Ultimately, I was able to form a thesis I think encompasses the answers to many of these questions: From a theoretical standpoint, camp may be at once a fragment and an engine of dominant culture, a supposedly “liberated” arena in which the ruling class ultimately still exerts its own values and ideals. The prevalence of dominant ideology within American summer camps ultimately reflects the narrowing scope of subaltern expression and efficacy in the face of globalization.

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Rowing Today

While finishing up my case study, I realized that  I took a predominantly historical approach to the cultural impact of rowing.  So I thought about looking at rowing in a more contemporary sense.  Rowing still holds its roots in being a predominantly white elite sport for males, but there have been changes to this tradition that have been seen.  With established NCAA sports, the issue of gender equality in sports as come up.  With football being an overwhelmingly dominant sport in almost the development of crew as sport for women in college has increased a great deal.  Title 9 requires gender equality in sports and the incorporation of crew for women in many larger schools has steadily increased as a result.  This steers away from the traditions of crew and brings a new dynamic to the involvement of the sport.  After it went from being a strictly elite sport for males, this transition greatly diversified the rowing community into what it is today.  Although it has kept its competitive nature, the dynamic and availability of crew has change tremendously, reducing its past reputation of being such an elite sport.

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Final Post on Hashtags

In my final post on hashtag I wanted to talk about what I concluded from all of my research.  I have realized that hashtags and social media are not actually what we thought they were.  They are mostly a complete disappointment to the sharing of ethnicities  and the promotion of individuality.  These hashtags are used by businesses and mass marketers to find where the trends are and make money off of them.  The world is conforming to one ideology.  It is that of the dominant class.  And the sad part is that 40% of hashtags come from America.  Commercials and businesses that use hashtags are usually from America.  American companies and citizens are pushing their culture on to others around the world saying look this is how we live don’t you wish you could! In the end it is not only Americanizing the world, but it is doing so through corporations and branding.  The worst part is no one is stoping to question it!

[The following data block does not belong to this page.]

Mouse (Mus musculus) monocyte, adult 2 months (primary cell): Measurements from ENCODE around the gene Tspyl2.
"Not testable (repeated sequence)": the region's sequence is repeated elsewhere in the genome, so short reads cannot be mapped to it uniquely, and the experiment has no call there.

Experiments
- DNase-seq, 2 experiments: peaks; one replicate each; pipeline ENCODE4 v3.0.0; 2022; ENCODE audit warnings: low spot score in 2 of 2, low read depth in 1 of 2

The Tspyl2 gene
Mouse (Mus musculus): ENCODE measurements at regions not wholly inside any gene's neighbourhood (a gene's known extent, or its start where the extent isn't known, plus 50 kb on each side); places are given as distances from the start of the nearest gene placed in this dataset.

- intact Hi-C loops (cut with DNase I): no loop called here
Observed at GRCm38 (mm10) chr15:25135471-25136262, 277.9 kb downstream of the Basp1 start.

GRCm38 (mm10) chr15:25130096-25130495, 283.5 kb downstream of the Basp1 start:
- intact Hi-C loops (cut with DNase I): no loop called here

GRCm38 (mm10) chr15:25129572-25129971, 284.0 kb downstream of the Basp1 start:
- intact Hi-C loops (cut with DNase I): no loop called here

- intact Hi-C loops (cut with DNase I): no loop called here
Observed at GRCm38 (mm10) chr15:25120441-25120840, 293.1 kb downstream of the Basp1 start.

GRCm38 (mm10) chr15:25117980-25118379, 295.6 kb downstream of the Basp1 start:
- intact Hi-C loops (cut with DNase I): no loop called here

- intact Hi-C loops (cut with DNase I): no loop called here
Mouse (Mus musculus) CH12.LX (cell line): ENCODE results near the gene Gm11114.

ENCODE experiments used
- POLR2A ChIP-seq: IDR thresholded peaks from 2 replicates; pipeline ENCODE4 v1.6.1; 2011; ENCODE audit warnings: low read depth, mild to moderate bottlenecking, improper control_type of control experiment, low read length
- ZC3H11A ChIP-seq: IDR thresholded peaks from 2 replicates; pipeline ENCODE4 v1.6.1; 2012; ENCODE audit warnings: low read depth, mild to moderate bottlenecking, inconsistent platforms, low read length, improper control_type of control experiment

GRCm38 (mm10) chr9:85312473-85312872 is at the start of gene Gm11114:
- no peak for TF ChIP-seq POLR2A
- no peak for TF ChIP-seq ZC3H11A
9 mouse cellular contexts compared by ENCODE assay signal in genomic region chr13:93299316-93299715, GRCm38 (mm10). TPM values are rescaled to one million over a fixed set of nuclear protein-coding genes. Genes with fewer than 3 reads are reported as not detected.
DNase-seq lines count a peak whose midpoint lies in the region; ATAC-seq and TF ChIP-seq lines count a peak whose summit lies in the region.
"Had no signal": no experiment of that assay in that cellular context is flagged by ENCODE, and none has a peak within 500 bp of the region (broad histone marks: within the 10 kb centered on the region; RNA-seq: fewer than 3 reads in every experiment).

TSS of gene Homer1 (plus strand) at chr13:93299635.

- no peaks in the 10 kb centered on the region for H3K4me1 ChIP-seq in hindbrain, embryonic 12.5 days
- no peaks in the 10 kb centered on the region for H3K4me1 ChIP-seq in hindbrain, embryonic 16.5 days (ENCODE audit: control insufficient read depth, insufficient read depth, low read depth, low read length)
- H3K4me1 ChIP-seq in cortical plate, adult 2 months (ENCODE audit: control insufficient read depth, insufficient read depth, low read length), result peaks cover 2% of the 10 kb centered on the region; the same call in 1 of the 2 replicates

The theorists were right in saying that we are all interpellated into society.  We all follow the trends and the ways of the dominant.  The only people who don’t are outcasts or not what everyone else deems normal.  During this case study I wanted to think that hashtags can help the youth culture to understand the world and therefore making it a smaller less intimidating place.  Making it a world that they would want to travel.  Instead they are consumed with advertisements and the way they are “supposed” to look when they are younger.  I was pretty bummed about it and have a whole new look on society as a whole.

#AllDone! #Thanksforreading

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Theory of the Odd Barbie: Barbie’s Controversial History and Image